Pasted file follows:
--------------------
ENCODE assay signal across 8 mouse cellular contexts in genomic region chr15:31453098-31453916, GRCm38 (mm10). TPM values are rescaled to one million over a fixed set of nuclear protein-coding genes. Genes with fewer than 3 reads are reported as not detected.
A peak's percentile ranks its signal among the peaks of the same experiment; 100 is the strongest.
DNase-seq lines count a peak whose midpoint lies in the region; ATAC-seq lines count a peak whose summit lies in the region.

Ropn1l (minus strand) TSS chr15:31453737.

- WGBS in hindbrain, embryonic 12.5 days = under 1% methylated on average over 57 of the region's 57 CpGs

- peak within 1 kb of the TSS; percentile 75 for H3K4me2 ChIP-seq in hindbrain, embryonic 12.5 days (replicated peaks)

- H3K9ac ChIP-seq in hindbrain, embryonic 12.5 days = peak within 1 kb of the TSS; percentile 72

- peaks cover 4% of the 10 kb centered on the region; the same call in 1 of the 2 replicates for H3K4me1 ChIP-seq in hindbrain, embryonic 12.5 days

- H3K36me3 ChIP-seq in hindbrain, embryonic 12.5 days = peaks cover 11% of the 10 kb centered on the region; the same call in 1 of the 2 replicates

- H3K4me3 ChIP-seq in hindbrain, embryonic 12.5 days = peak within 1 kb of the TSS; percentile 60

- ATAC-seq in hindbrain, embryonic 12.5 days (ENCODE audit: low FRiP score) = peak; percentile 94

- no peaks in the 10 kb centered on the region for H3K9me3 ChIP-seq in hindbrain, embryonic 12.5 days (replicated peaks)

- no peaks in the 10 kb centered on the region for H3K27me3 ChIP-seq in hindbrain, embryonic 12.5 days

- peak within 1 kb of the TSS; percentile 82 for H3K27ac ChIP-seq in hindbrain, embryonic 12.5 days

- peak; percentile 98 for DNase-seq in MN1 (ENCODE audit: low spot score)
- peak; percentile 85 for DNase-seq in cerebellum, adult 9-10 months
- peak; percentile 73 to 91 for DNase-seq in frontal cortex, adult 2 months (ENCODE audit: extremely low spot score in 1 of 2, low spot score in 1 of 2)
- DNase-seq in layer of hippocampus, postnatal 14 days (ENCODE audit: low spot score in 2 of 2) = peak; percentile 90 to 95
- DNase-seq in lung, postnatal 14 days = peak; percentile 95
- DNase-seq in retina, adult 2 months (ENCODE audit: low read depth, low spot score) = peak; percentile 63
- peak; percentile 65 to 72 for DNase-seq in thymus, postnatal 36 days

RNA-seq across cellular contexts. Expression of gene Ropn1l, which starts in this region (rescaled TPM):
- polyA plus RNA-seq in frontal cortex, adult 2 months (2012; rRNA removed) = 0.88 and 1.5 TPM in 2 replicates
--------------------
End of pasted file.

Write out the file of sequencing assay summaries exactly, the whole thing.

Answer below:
ENCODE assay signal across 8 mouse cellular contexts in genomic region chr15:31453098-31453916, GRCm38 (mm10). TPM values are rescaled to one million over a fixed set of nuclear protein-coding genes. Genes with fewer than 3 reads are reported as not detected.
A peak's percentile ranks its signal among the peaks of the same experiment; 100 is the strongest.
DNase-seq lines count a peak whose midpoint lies in the region; ATAC-seq lines count a peak whose summit lies in the region.

Ropn1l (minus strand) TSS chr15:31453737.

- WGBS in hindbrain, embryonic 12.5 days = under 1% methylated on average over 57 of the region's 57 CpGs

- peak within 1 kb of the TSS; percentile 75 for H3K4me2 ChIP-seq in hindbrain, embryonic 12.5 days (replicated peaks)

- H3K9ac ChIP-seq in hindbrain, embryonic 12.5 days = peak within 1 kb of the TSS; percentile 72

- peaks cover 4% of the 10 kb centered on the region; the same call in 1 of the 2 replicates for H3K4me1 ChIP-seq in hindbrain, embryonic 12.5 days

- H3K36me3 ChIP-seq in hindbrain, embryonic 12.5 days = peaks cover 11% of the 10 kb centered on the region; the same call in 1 of the 2 replicates

- H3K4me3 ChIP-seq in hindbrain, embryonic 12.5 days = peak within 1 kb of the TSS; percentile 60

- ATAC-seq in hindbrain, embryonic 12.5 days (ENCODE audit: low FRiP score) = peak; percentile 94

- no peaks in the 10 kb centered on the region for H3K9me3 ChIP-seq in hindbrain, embryonic 12.5 days (replicated peaks)

- no peaks in the 10 kb centered on the region for H3K27me3 ChIP-seq in hindbrain, embryonic 12.5 days

- peak within 1 kb of the TSS; percentile 82 for H3K27ac ChIP-seq in hindbrain, embryonic 12.5 days

- peak; percentile 98 for DNase-seq in MN1 (ENCODE audit: low spot score)
- peak; percentile 85 for DNase-seq in cerebellum, adult 9-10 months
- peak; percentile 73 to 91 for DNase-seq in frontal cortex, adult 2 months (ENCODE audit: extremely low spot score in 1 of 2, low spot score in 1 of 2)
- DNase-seq in layer of hippocampus, postnatal 14 days (ENCODE audit: low spot score in 2 of 2) = peak; percentile 90 to 95
- DNase-seq in lung, postnatal 14 days = peak; percentile 95
- DNase-seq in retina, adult 2 months (ENCODE audit: low read depth, low spot score) = peak; percentile 63
- peak; percentile 65 to 72 for DNase-seq in thymus, postnatal 36 days

RNA-seq across cellular contexts. Expression of gene Ropn1l, which starts in this region (rescaled TPM):
- polyA plus RNA-seq in frontal cortex, adult 2 months (2012; rRNA removed) = 0.88 and 1.5 TPM in 2 replicates